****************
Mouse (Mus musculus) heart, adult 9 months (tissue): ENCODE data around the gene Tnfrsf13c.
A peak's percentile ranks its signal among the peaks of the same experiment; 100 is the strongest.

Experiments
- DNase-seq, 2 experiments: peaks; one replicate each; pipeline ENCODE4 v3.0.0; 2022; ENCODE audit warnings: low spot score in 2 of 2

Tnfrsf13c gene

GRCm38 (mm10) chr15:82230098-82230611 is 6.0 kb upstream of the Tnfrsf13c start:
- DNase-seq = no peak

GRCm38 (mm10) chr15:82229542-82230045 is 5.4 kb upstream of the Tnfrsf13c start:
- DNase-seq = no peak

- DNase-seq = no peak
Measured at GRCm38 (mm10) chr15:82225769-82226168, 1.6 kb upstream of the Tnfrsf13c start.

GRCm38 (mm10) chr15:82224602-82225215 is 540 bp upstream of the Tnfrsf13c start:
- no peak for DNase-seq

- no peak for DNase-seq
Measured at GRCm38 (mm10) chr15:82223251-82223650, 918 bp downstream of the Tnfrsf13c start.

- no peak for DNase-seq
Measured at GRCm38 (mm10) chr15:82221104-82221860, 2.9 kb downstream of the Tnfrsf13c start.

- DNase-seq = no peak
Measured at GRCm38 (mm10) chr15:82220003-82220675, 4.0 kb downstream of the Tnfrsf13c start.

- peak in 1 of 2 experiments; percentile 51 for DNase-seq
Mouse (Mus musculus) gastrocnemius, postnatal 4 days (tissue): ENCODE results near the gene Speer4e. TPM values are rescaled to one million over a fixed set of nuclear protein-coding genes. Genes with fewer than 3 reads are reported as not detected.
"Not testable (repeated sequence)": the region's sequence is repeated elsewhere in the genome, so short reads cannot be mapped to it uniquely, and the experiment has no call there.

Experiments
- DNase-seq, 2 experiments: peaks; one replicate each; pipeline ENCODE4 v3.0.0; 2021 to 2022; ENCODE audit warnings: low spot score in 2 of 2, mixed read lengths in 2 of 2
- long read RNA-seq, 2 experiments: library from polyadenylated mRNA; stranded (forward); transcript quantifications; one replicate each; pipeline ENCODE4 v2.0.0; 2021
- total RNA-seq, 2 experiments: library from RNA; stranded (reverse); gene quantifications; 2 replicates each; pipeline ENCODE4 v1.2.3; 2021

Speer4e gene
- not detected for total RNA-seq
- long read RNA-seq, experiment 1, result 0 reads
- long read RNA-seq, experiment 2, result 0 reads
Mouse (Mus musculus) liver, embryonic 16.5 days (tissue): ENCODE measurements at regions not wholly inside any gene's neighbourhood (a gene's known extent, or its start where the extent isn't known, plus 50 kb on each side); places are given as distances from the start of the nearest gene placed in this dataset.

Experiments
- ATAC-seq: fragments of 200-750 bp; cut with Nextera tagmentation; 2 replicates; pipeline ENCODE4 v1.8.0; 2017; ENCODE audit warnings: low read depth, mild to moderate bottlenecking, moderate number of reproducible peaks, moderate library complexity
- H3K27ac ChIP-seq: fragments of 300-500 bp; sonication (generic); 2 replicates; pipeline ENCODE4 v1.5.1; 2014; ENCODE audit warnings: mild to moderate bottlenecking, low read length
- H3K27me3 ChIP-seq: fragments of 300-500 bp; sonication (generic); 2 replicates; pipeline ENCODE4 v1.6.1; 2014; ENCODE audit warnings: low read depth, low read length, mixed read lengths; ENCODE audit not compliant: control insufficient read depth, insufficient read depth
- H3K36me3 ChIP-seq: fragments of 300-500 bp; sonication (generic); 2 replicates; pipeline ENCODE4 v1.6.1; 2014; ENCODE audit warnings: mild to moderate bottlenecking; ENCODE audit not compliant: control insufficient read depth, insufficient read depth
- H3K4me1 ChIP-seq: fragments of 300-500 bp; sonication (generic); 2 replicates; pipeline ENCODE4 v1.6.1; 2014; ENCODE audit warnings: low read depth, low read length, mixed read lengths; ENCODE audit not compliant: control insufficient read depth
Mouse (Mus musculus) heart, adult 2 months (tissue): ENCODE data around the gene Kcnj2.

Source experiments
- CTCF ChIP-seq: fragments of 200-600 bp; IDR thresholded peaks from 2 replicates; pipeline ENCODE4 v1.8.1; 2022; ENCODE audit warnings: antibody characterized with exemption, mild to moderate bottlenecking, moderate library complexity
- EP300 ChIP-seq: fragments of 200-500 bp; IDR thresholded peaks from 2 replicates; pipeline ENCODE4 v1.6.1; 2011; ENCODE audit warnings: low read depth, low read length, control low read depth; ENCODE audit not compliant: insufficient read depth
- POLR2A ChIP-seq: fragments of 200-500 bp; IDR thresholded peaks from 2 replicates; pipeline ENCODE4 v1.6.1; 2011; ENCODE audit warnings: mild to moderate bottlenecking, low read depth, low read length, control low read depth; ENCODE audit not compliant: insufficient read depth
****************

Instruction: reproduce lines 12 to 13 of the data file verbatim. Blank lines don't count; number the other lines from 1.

GRCm38 (mm10) chr15:82224602-82225215 is 540 bp upstream of the Tnfrsf13c start:
- no peak for DNase-seq